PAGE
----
India to receive above-normal monsoon rains: IMD

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News Excerpt: 

The India Meteorological Department (IMD) has forecast a bountiful monsoon for the year. The agency has forecast that the rains in June-September will be 6% more than the annual average of 87 cm during these months.

IMD's Monsoon Forecasting Approaches: 

  • The IMD uses multiple approaches to forecast the monsoon. 
    • One is to use statistical associations and draw upon its vast historical database of over 150 years to correlate certain global meteorological parameters such as ocean temperatures and snow cover in Europe etc. to the performance of the monsoon. 
    • The other way is to use the dynamical approach, or simulating the weather across the globe on a particular day, and having powerful computers extrapolate this data into the prediction for any future day or time period desired. 
  • Both these models indicated a similar outlook for the monsoon this year.


Rainfall forecast for the monsoon season (June – September), 2024:

  • This is the first time, after a gap of eight years, that the IMD has forecast “above normal” rains in the country. 
    • This above-normal seasonal rainfall was “very likely” over most parts of the country, except in some areas over northwest, east, and northeast India,  where below-normal rainfall was “very likely”.
  • The seasonal rainfall over the country as a whole is likely to be 106% of the long-period average (LPA) with a model error  of +/-5%

Categorization of Seasonal Rainfall:

  • The LPA for the period between June and September is 87 centimeters (870 mm) and is calculated as the average rainfall between 1971-2020. By this calculation, there would be 92.2 cm of rainfall across India.
  • The forecast suggests a 31% probability of an above-normal monsoon, a 29% probability of a normal monsoon, a 30% probability of an excess monsoon, an 8% probability of below normal monsoon, and only a 2% probability of a deficient monsoon.

Factors for the forecast of Rainfall:

  • El-Nino and La-Nina: Currently, moderate El Niño conditions are prevailing over the equatorial Pacific region. Climate model forecasts indicate neutral conditions by the beginning of the monsoon season and La Niña conditions during the second half of the monsoon season.
  • Indian Ocean Dipole: Currently, neutral Indian Ocean Dipole (IOD) conditions are prevailing. Climate model forecasts indicate positive IOD conditions likely to develop during the monsoon season.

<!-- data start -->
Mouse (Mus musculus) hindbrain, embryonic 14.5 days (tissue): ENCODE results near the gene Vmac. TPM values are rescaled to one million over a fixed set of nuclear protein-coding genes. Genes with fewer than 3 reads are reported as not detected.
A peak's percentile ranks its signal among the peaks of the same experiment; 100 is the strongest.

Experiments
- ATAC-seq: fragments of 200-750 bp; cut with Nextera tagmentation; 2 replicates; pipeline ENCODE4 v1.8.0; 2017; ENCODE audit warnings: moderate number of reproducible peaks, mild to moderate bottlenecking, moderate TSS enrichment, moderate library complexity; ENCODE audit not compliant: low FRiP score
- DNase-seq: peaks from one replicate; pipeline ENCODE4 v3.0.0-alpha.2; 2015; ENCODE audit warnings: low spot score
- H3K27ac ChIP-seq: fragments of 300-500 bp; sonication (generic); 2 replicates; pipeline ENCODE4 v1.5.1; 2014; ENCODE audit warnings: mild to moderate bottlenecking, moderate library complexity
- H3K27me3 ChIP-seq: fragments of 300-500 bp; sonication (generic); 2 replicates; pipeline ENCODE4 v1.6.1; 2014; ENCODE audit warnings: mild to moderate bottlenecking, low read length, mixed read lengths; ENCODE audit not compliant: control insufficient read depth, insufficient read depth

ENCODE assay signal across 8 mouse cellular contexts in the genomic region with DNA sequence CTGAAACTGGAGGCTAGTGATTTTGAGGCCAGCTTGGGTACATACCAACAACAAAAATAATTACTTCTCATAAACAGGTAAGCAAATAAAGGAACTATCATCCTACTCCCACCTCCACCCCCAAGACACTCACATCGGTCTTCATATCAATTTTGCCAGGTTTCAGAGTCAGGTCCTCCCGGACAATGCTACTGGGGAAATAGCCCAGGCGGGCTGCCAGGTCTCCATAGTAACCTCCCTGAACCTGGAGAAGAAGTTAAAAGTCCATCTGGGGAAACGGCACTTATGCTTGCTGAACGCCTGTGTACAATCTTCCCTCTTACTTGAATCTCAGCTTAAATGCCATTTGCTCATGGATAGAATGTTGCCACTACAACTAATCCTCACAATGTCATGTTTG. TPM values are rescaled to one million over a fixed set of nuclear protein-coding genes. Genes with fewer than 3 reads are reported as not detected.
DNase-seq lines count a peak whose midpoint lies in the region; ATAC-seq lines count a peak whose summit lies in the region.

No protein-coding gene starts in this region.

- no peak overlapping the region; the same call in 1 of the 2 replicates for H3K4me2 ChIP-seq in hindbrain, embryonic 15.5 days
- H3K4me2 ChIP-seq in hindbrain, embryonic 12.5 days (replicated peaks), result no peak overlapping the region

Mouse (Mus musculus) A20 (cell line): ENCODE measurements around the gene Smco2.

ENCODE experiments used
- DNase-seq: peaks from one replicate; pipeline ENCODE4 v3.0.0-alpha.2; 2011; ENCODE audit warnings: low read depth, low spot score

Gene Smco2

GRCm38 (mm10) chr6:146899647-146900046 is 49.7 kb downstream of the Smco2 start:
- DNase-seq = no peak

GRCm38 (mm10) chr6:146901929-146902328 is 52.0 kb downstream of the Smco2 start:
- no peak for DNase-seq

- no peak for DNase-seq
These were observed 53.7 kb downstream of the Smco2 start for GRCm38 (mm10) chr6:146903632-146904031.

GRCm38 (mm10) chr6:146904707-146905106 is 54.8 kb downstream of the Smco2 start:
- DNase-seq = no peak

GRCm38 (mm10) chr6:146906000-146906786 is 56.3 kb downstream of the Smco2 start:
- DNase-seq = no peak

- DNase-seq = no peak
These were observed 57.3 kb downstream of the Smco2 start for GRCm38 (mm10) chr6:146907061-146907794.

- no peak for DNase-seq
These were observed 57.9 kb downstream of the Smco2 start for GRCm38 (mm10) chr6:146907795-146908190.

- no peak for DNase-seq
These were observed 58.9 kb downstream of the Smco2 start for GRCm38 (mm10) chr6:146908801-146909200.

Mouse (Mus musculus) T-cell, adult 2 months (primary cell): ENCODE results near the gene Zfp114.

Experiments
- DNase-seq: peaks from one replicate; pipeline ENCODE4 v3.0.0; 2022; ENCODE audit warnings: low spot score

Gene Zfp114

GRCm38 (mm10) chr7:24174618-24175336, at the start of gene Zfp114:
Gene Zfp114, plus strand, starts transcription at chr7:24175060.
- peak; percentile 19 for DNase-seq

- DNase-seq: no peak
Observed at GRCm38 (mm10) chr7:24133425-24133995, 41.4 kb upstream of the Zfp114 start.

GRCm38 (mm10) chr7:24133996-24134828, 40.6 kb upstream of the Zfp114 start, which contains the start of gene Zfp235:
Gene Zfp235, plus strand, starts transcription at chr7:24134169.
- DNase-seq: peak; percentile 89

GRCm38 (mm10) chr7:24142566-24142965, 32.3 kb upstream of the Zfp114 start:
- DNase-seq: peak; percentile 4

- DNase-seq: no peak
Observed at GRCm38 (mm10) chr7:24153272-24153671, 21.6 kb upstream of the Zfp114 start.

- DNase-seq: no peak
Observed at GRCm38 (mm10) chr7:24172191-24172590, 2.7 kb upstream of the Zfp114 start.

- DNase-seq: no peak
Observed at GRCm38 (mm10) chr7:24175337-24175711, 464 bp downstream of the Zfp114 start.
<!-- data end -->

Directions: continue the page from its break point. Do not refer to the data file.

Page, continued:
• Snow Cover: Northern hemisphere snow cover extent during the last three months (January to March 2024) was below normal. Winter and spring snow cover extent over the Northern Hemisphere as well as Eurasia has a generally inverse relationship with the subsequent monsoon season rainfall.

Long Period Average:

  • The IMD predicts a “normal”, “below normal”, or “above normal” monsoon in relation to a benchmark “long period average” (LPA).
  • According to the IMD, the “LPA of rainfall is the rainfall recorded over a particular region for a given interval (like month or season) average over a long period like 30 years, 50 years, etc”.
  • The IMD’s prediction of a normal monsoon was based on the LPA of the 1971-2020 period, during which India received 87 cm of rain for the entire country on average. 
    • The IMD has in the past calculated the LPA at 88 cm for the 1961-2010 period, and at 89 cm for the period 1951-2000.
  • While this quantitative benchmark refers to the average rainfall recorded from June to September for the entire country, the amount of rain that falls every year varies from region to region and from month to month.
  • Therefore, along with the countrywide figure, the IMD also maintains LPAs for every meteorological region of the country — this number ranges from around 61 cm for the drier Northwest India to more than 143 cm for the wetter East and Northeast India.

Related News: Record-Breaking Temperatures Likely as El Nino Persists

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